It is not an accident that Pakistan is viewed with such suspicion and antipathy in world forums. Our nation has brought condemnation upon itself. We have backed insurgencies in neighbouring countries, harboured terrorists and extremists, allowed sectarian killers to slaughter our fellow citizens, refused to embrace the principle that all are equal before the law, neglected our poor and permitted deceit and corruption to flourish in every aspect of our national life.
And yet, Pakistan has also performed a deeply decent act on the world stage. For decades, it has provided a haven to some three million Afghan refugees.
Pakistan is not blameless in the creation of the conditions that led to so many people fleeing Afghanistan. And Pakistan has not been perfect in its treatment of those who fled to it. But still, permitting three million vulnerable people to stay for so long is meaningful.
In its acceptance of refugees, Pakistan has behaved morally. Incomparably more wealthy European countries are presently failing to welcome much smaller numbers of refugees. For Europe, the issue of refugees reveals a stark hypocrisy that clashes with lofty rhetoric. For Pakistan, the issue of refugees reveals a reservoir of conscience at odds with pervasive cynicism (engendered by, among many other things, the embarrassing revelation that Mullah Akhtar Mansour, the Afghan Taliban chief slain in an American drone strike in Balochistan in May 2016, was carrying fake Pakistani identity documents).
So the recent decision by the Pakistan government to repatriate Afghan refugees to conflict-ridden Afghanistan is a terribly misguided one. (It has already resulted in giving Pakistan’s humanitarian image a jolt with the jailing and repatriation of the ailing Nat Geo girl, Sharbat Gula, for possessing a fake Pakistani identity card, and her high-profile welcome in her homeland.)
It is misguided because catastrophic harm threatens to befall these three million refugees, and because there are other ways for Pakistan to improve its internal security that are less indiscriminate in their impact. But it is also misguided because it undermines the foundations of the new and more hopeful Pakistani narrative our country is desperately trying to construct.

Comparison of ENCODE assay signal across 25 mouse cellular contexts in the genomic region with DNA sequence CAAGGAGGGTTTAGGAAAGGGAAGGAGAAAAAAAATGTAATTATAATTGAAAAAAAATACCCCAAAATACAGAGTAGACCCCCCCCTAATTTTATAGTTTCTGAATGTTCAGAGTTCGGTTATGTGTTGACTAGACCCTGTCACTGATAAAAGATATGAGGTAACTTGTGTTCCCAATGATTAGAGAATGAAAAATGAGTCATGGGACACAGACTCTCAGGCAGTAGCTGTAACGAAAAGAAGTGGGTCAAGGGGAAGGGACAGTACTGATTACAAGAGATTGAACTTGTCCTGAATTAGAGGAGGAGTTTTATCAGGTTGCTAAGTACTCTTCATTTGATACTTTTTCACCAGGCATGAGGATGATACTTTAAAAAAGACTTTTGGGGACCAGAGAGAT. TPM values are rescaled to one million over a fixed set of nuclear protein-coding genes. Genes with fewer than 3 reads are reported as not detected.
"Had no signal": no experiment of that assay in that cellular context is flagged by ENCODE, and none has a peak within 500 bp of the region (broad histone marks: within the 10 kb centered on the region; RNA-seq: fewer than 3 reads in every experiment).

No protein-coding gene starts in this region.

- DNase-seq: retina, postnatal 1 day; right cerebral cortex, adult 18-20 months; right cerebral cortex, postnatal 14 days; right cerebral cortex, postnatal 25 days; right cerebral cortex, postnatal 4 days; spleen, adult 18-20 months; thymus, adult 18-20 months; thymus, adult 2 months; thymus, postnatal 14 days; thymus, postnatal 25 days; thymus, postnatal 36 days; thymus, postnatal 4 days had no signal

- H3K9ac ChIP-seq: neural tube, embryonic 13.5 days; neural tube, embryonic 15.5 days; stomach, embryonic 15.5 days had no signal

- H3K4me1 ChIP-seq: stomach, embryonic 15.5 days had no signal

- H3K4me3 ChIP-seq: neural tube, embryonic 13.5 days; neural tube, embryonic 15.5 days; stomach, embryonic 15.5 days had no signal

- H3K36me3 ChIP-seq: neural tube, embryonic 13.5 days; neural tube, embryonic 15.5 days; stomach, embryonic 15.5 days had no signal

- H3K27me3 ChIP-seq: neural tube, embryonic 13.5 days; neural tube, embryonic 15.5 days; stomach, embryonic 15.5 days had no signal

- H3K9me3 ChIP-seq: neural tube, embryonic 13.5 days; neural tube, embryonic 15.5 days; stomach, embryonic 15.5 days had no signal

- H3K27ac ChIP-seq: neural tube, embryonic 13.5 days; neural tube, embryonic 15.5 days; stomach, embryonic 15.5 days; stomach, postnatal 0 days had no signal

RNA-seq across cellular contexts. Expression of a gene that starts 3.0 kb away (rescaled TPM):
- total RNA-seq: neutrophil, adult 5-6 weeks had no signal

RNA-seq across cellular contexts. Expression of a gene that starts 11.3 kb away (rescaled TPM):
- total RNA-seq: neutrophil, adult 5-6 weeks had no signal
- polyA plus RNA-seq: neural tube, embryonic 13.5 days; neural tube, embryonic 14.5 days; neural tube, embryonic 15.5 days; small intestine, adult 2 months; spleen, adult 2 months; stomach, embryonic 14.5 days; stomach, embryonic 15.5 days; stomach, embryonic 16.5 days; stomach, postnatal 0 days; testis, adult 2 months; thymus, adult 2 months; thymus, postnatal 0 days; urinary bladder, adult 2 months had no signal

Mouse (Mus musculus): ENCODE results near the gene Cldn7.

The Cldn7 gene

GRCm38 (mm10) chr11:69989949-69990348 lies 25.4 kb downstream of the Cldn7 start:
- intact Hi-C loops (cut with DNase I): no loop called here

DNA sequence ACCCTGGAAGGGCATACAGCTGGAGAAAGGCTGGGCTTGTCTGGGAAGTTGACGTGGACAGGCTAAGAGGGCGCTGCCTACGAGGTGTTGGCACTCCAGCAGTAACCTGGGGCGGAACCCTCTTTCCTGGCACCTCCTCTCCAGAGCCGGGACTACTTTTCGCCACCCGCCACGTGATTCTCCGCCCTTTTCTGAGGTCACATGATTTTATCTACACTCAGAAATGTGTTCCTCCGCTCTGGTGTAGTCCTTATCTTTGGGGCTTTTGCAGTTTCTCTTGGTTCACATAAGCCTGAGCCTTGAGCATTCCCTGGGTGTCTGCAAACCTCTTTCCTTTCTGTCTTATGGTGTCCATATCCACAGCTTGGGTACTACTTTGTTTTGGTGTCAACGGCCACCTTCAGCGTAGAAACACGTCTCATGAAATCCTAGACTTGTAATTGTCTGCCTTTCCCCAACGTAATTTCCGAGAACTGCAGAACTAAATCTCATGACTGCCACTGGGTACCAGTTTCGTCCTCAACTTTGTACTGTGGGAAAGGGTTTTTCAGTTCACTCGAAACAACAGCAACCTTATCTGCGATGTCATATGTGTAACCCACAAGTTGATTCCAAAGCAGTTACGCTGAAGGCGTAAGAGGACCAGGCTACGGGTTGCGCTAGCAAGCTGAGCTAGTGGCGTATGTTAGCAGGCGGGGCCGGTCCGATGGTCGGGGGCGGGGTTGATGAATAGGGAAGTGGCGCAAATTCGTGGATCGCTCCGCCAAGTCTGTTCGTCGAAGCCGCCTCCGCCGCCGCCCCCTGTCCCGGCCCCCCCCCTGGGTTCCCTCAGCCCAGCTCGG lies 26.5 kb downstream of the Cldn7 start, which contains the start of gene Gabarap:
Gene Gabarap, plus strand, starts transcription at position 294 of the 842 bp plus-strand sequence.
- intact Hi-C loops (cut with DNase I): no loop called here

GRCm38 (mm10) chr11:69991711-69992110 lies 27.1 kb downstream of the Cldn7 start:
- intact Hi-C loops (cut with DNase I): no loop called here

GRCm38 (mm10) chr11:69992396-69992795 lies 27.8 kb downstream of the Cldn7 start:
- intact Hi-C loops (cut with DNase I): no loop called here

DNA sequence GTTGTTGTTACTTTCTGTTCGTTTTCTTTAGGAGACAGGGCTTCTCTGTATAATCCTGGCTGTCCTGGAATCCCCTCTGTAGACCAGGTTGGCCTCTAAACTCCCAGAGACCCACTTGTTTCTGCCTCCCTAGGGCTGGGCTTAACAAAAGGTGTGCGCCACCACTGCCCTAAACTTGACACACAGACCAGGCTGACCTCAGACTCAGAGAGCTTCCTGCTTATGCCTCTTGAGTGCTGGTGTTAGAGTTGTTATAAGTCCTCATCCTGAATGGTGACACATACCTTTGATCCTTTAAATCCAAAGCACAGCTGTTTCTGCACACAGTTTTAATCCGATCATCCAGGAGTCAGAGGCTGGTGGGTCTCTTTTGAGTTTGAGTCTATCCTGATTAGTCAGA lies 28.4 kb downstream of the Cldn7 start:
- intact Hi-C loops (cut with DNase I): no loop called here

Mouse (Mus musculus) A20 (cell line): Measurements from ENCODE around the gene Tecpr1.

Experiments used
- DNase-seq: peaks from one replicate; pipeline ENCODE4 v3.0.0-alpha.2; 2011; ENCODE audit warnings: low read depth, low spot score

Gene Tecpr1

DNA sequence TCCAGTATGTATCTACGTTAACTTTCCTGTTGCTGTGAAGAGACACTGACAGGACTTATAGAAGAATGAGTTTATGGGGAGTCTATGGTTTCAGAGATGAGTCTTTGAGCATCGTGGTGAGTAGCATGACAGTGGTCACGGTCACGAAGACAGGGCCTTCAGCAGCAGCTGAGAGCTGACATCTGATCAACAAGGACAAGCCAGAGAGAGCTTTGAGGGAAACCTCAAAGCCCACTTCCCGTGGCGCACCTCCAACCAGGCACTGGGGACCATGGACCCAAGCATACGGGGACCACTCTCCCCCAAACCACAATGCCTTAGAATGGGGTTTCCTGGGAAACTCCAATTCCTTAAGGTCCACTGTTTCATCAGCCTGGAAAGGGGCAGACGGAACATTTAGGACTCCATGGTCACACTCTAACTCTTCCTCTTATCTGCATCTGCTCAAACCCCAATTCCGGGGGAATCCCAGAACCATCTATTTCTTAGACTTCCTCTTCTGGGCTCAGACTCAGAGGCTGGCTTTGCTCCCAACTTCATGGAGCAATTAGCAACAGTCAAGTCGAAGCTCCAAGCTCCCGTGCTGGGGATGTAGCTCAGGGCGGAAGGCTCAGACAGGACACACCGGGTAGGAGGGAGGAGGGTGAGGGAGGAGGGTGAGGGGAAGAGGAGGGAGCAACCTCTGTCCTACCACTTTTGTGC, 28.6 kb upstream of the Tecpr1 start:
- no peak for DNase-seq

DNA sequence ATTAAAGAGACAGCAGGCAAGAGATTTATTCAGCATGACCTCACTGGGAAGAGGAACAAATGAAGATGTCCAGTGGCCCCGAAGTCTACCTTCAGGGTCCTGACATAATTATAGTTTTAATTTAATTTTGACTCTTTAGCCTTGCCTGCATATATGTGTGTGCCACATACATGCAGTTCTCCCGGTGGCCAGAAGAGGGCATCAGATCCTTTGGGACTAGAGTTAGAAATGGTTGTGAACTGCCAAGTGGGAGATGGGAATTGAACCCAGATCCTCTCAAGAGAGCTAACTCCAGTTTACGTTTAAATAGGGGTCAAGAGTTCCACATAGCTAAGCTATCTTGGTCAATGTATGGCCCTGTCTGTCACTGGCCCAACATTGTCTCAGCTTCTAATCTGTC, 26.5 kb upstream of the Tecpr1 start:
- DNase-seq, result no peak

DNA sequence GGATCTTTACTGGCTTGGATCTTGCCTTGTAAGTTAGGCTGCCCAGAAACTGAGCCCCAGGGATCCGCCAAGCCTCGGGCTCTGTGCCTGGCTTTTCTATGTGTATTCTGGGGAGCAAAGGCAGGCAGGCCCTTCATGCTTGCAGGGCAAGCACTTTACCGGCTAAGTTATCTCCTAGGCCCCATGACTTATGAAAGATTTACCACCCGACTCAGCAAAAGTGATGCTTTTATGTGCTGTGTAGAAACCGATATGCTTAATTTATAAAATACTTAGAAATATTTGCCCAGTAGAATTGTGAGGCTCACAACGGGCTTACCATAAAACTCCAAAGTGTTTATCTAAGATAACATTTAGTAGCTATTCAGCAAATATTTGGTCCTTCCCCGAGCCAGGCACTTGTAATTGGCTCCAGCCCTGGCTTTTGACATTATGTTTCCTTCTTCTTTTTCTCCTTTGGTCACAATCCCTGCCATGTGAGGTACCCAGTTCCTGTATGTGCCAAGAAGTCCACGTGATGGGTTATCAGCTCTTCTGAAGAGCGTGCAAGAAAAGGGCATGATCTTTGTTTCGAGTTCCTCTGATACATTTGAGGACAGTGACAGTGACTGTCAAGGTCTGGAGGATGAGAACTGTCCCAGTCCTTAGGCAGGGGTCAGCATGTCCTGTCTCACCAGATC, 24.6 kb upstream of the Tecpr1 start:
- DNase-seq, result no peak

This narrative is vital to our future: the story of Pakistan as a decent state that seeks to do good in the world and safeguard the rights of its citizens, a state that has learnt hard lessons from walking down the path of intolerance and divisiveness and extremism.
In some ways, countries like India under Narendra Modi, and potentially the United States under Donald Trump, are moving towards an intolerance that we have already explored thoroughly. Meanwhile, Pakistan, having suffered so much, might perhaps be beginning to march in a different direction.
There have been some encouraging signs. The democratic transition of power through a peaceful election in 2013. Operation Zarb-e-Azb and the battle against militants and terrorists. The China-Pakistan Economic Corridor and a vision of growth through trade with our neighbours. The refusal to send troops to fight in Yemen. The women’s rights bill. An army chief stepping down on schedule at the end of his tenure. The renaming of a physics centre after Nobel laureate Abdus Salam, previously snubbed because of his faith.
While there have also been negative developments in recent years, a story of Pakistan emerging from its dark ages of short-minded chauvinism and obscurantism is now at least plausible. But such a story requires foundations that are not just economic or geopolitical.
This hopeful story requires moral foundations as well. Pakistan will not succeed only by realising that it must strive to do decently: to achieve an economy growth rate of such-and-such and a defence budget of such-and-such. No, for Pakistan to succeed it will have to realise that it must behave decently.
Such behaviour is not beyond us. We have behaved decently in the past. Allowing three million Afghan refugees to live in Pakistan is proof of that. We must let them stay not only for their sake, but for ours, because in letting them stay we are staking a claim to the kind of country we rightly dream that Pakistan becomes.
This article was published as part of a special editorial project '2016 In Broad Strokes' for the Herald's Annual 2017 issue. To read more subscribe to the Herald in print.
The writer is a novelist and the author of Moth Smoke.
The artist has had his work displayed in numerous exhibitions and holds a degree from California State University.